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Using Factor Equity ETFs to Tilt Portfolios

For some advisors, factor ETFs provide more targeted exposure than broad benchmarks. But not all single-factor ETFs are built the same way.

Rather than using cap-weighted, index-based equity ETFs, some advisors are building portfolios using factor ETFs. Factor ETFs, which CFRA considers part of the smart-beta ETF universe, are built by owning companies with traits that have shown persistence in generating either above-average returns or reduced risk. These include lower volatility (stocks that have risen or fallen less than the broader market), momentum (stocks with relative performance strength), quality (companies with strong balance sheets), size (companies that are smaller and often overlooked) and value (stocks that are relatively cheap). While ETFs tracking the S&P 500 Index, the Russell 2000 Index and other broad benchmarks have some of these characteristics, there is a wide array of ETFs providing more targeted exposure.

Bryn Talkington, managing partner of Requisite Capital Management, a Texas-based registered investment advisor, explained to CFRA that to gain factor exposure she prefers ETFs, as she wants the ability to monitor that the asset management firm is following the factor methodology through the daily disclosure of holdings. She added that mutual funds are required to disclose holdings only quarterly. However, not all factor ETFs are created equally, and it is crucial to know what is under the hood, noted Douglas Walters, chief investment officer of Strategic Financial Services. Walters added that to invest in factor funds, you have to take the time to ensure the methodology matches the exposure you are trying to achieve before you can consider other attributes, such as expense ratios, issuers and assets under management.

CFRA’s star ETF ratings combine holdings-level analysis with key fund attributes. To rate equity ETFs, we review the underlying securities from multiple valuation and risk considerations, including our proprietary fundamental and forensic analytics, as well as relative cost and performance metrics. We think some investors rely too much on past performance when it is also important to understand how the fund is likely to perform in the future.

Talkington and Walters both incorporate macroeconomic factors to determine what factors to invest in. Walters noted that his strategy is tactically overweight momentum and value, using iShares Edge MSCI U.S.A. Momentum Factor ETF (MTUM), iShares Edge MSCI U.S.A Value Factor ETF (VLUE) and Vanguard U.S. Momentum Factor ETF (VFMO). He said the U.S. is in the middle of an economic expansion, which is when those factors have tended to outperform. In contrast, Talkington owns iShares U.S. Small Cap Value Factor ETF (SVAL), which combines the size and value factor but also excludes companies based on debt leverage and high volatility. She noted that the U.S. is in uncharted waters with respect to monetary policy, inflation and the lack of fiscal discipline, which lends itself to a portfolio that has more optionality to various outcomes.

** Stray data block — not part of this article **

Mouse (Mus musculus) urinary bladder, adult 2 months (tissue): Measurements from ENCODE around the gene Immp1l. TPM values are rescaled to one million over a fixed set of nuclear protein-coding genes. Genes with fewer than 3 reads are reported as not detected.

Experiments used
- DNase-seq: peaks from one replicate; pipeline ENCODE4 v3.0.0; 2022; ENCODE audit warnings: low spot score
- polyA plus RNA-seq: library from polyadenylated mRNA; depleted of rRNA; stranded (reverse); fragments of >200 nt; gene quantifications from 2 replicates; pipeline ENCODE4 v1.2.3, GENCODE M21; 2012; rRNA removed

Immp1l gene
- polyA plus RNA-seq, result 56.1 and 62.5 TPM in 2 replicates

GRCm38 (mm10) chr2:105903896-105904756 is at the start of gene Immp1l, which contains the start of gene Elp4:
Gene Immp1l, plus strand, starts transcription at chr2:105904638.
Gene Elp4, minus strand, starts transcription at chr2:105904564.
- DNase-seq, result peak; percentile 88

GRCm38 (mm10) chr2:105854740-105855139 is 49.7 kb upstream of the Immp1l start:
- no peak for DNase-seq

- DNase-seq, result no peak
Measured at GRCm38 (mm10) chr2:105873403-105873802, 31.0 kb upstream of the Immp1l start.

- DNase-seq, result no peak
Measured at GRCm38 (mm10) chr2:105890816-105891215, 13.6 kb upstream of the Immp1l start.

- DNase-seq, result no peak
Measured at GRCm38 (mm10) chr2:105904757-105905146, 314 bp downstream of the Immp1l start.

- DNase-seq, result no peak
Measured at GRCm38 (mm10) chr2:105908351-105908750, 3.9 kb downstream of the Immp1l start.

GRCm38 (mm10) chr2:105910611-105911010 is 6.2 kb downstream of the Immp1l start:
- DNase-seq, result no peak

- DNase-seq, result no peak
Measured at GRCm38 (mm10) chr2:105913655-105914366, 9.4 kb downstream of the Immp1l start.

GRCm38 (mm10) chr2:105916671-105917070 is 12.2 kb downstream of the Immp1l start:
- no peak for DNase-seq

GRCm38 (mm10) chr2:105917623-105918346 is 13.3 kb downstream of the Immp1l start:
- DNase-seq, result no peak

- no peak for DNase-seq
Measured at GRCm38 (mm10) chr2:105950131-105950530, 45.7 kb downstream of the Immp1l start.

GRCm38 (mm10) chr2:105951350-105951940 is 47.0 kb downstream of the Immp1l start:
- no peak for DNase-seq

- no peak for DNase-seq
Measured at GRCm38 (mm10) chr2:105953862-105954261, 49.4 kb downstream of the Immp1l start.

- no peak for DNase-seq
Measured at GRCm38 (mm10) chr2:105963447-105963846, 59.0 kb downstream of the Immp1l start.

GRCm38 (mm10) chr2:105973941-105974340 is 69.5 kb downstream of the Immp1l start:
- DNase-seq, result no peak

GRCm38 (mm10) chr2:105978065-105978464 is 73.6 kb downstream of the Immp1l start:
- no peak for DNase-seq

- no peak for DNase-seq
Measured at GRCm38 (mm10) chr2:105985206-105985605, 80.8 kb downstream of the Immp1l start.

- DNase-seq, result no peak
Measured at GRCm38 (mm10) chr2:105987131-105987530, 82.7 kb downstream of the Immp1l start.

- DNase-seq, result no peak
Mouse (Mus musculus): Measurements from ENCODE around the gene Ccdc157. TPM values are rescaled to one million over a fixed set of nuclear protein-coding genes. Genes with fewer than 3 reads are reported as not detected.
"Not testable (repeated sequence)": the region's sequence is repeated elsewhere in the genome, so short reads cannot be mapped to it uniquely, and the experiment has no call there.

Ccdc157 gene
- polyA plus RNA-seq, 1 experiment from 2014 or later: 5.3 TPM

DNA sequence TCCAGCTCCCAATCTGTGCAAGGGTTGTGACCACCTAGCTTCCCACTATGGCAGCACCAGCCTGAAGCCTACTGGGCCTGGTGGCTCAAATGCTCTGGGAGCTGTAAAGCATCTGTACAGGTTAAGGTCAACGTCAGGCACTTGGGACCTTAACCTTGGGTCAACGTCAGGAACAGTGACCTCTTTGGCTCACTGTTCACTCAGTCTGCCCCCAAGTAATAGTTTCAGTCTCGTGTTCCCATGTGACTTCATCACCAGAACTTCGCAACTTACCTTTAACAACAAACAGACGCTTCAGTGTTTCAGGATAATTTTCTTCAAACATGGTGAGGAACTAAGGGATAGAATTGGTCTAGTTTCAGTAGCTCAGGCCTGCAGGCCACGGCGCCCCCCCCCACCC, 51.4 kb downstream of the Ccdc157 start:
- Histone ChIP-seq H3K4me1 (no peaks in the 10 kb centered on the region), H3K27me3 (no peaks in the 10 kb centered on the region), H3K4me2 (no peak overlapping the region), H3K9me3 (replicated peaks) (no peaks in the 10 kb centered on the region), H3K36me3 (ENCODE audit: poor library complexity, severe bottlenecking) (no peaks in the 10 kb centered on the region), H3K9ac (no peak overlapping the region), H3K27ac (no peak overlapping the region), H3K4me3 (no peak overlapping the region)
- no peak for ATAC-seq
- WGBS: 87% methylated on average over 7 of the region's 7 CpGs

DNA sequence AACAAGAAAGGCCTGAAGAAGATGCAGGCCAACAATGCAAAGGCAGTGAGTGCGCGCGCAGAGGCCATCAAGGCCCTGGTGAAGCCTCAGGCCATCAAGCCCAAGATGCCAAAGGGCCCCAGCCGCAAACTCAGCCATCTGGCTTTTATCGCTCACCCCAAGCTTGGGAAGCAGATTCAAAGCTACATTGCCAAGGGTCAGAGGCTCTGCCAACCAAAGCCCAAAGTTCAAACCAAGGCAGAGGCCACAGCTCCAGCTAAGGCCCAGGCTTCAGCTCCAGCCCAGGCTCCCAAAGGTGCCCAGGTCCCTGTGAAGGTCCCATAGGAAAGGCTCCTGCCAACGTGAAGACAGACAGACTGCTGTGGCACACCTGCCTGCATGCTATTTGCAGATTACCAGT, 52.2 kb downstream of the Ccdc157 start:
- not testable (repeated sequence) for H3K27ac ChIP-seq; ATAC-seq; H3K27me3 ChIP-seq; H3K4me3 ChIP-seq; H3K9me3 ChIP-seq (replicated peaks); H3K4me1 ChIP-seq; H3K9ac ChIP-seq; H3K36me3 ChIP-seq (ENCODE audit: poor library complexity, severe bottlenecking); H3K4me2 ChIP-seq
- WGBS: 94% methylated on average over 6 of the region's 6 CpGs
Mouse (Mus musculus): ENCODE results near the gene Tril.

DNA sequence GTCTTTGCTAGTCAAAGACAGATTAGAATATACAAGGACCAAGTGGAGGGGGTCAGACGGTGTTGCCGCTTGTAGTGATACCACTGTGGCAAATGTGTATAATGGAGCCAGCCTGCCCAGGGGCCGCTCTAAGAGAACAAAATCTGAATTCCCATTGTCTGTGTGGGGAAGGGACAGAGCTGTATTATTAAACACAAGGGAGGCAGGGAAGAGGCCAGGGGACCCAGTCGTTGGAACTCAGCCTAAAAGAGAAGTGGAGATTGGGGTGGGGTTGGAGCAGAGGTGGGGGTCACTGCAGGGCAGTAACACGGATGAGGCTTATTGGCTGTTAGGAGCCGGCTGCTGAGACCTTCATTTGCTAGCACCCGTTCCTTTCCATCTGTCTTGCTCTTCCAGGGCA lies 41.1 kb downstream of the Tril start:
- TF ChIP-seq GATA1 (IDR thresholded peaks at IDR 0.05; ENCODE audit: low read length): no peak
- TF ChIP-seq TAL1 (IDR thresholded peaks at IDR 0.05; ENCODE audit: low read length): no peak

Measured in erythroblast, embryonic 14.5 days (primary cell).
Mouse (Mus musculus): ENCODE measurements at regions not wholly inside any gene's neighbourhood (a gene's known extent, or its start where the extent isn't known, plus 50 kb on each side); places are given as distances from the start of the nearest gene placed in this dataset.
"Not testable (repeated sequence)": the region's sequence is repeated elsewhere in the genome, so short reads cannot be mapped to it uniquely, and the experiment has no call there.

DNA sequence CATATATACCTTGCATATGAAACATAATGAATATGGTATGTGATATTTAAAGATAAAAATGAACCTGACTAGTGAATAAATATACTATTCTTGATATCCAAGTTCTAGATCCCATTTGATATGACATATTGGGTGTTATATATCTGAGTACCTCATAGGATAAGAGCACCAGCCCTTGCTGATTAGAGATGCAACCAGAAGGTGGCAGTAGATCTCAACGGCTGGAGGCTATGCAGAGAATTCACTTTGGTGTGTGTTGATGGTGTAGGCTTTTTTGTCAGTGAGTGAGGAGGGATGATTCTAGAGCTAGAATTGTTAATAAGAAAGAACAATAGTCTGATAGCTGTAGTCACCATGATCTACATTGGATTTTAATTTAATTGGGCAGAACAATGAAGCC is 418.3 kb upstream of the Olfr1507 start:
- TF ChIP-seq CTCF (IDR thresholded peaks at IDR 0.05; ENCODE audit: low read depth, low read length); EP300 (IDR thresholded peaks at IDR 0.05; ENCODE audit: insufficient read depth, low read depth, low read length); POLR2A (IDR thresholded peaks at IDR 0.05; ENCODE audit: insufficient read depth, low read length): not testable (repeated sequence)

At CFRA, we believe the ETF holdings of MTUM and VFMO are uniquely constructed and have different return and risk traits. For example, at the holdings level, index-based MTUM has more exposure to financials and less exposure to consumer discretionary companies than actively managed VFMO.

While SVAL and VLUE both earn CFRA three-star ratings and are managed by BlackRock, they are also built differently. VLUE owns large- and mid-cap stocks that have relatively low valuations within each of the 11 sectors, which provides a relatively diversified portfolio, led by information technology (27% of assets) and health care (13%). Meanwhile, small-cap-focused SVAL is more targeted to the financial (45%) and industrial (20%) sectors.

Figure 1: Sector Exposures of Two Value ETFs (% of Assets)


Factor ETFs can help advisors tilt their clients’ portfolios toward companies with certain attributes while allowing for the use of daily disclosure to keep track of exposure. But it is important to use ETF data to understand what using factor ETFs does to a portfolio. For example, Talkington shared that owning SVAL resulted in a portfolio underweight to the information technology sector and overweight to the financial sector relative to the S&P 500 Index.

Todd Rosenbluth is the director of ETF and mutual fund research at CFRA. Learn more about CFRA's ETF research here.

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